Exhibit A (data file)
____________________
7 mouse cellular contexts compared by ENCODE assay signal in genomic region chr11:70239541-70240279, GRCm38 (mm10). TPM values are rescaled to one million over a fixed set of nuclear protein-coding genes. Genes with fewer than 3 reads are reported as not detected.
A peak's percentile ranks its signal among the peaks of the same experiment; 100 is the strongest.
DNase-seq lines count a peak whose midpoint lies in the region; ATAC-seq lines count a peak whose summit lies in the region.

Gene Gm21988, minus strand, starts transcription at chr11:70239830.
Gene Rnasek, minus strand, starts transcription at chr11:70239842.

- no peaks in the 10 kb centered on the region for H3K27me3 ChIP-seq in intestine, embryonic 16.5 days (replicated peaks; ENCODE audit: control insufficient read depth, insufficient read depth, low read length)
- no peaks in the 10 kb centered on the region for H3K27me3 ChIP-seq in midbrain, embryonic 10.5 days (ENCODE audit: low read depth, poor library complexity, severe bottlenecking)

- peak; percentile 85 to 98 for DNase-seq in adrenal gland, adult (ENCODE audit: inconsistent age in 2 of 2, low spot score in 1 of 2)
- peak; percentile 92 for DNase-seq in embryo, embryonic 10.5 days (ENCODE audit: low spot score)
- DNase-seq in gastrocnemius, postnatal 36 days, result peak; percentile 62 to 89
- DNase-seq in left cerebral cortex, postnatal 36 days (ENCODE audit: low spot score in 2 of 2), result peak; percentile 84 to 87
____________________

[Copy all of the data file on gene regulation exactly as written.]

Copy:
7 mouse cellular contexts compared by ENCODE assay signal in genomic region chr11:70239541-70240279, GRCm38 (mm10). TPM values are rescaled to one million over a fixed set of nuclear protein-coding genes. Genes with fewer than 3 reads are reported as not detected.
A peak's percentile ranks its signal among the peaks of the same experiment; 100 is the strongest.
DNase-seq lines count a peak whose midpoint lies in the region; ATAC-seq lines count a peak whose summit lies in the region.

Gene Gm21988, minus strand, starts transcription at chr11:70239830.
Gene Rnasek, minus strand, starts transcription at chr11:70239842.

- no peaks in the 10 kb centered on the region for H3K27me3 ChIP-seq in intestine, embryonic 16.5 days (replicated peaks; ENCODE audit: control insufficient read depth, insufficient read depth, low read length)
- no peaks in the 10 kb centered on the region for H3K27me3 ChIP-seq in midbrain, embryonic 10.5 days (ENCODE audit: low read depth, poor library complexity, severe bottlenecking)

- peak; percentile 85 to 98 for DNase-seq in adrenal gland, adult (ENCODE audit: inconsistent age in 2 of 2, low spot score in 1 of 2)
- peak; percentile 92 for DNase-seq in embryo, embryonic 10.5 days (ENCODE audit: low spot score)
- DNase-seq in gastrocnemius, postnatal 36 days, result peak; percentile 62 to 89
- DNase-seq in left cerebral cortex, postnatal 36 days (ENCODE audit: low spot score in 2 of 2), result peak; percentile 84 to 87